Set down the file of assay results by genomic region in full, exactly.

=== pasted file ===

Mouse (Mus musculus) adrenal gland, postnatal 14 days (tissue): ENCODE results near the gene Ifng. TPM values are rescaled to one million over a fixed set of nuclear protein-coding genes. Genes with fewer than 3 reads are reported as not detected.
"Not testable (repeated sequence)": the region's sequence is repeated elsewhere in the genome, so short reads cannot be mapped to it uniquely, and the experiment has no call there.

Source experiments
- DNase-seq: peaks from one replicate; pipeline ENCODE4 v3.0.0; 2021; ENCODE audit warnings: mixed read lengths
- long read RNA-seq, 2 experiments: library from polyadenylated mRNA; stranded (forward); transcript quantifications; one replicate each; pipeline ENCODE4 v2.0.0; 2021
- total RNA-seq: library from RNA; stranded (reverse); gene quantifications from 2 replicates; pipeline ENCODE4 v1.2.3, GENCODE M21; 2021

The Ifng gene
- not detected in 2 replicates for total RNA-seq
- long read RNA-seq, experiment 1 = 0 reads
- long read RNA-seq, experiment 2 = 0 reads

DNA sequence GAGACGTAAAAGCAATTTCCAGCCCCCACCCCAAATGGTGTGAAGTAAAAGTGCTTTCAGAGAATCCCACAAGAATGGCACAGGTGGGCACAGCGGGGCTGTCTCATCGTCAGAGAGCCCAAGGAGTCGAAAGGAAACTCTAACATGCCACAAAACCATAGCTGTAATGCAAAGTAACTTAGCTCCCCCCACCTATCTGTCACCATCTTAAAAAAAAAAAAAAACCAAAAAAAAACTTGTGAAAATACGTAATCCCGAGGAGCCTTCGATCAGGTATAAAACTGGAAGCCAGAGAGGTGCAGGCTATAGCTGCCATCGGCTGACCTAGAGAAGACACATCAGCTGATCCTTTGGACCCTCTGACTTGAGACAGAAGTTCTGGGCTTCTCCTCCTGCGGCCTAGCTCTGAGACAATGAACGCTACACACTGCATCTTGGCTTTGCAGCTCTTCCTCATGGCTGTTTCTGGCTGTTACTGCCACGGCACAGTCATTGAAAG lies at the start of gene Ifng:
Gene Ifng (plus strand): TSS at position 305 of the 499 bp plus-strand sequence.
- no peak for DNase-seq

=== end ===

Mouse (Mus musculus) adrenal gland, postnatal 14 days (tissue): ENCODE results near the gene Ifng. TPM values are rescaled to one million over a fixed set of nuclear protein-coding genes. Genes with fewer than 3 reads are reported as not detected.
"Not testable (repeated sequence)": the region's sequence is repeated elsewhere in the genome, so short reads cannot be mapped to it uniquely, and the experiment has no call there.

Source experiments
- DNase-seq: peaks from one replicate; pipeline ENCODE4 v3.0.0; 2021; ENCODE audit warnings: mixed read lengths
- long read RNA-seq, 2 experiments: library from polyadenylated mRNA; stranded (forward); transcript quantifications; one replicate each; pipeline ENCODE4 v2.0.0; 2021
- total RNA-seq: library from RNA; stranded (reverse); gene quantifications from 2 replicates; pipeline ENCODE4 v1.2.3, GENCODE M21; 2021

The Ifng gene
- not detected in 2 replicates for total RNA-seq
- long read RNA-seq, experiment 1 = 0 reads
- long read RNA-seq, experiment 2 = 0 reads

DNA sequence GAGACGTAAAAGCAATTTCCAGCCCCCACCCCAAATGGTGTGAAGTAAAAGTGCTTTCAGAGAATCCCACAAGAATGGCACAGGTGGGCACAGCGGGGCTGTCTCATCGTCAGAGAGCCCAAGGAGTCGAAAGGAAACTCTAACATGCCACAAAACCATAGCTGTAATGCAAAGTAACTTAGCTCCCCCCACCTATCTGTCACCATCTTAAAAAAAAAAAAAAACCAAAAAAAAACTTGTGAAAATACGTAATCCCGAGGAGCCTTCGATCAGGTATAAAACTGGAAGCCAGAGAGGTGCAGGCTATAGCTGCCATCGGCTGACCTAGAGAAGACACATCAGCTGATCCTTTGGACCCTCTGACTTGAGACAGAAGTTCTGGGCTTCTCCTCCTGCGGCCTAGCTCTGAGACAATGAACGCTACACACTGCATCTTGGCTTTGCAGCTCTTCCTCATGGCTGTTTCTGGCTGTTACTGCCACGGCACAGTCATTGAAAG lies at the start of gene Ifng:
Gene Ifng (plus strand): TSS at position 305 of the 499 bp plus-strand sequence.
- no peak for DNase-seq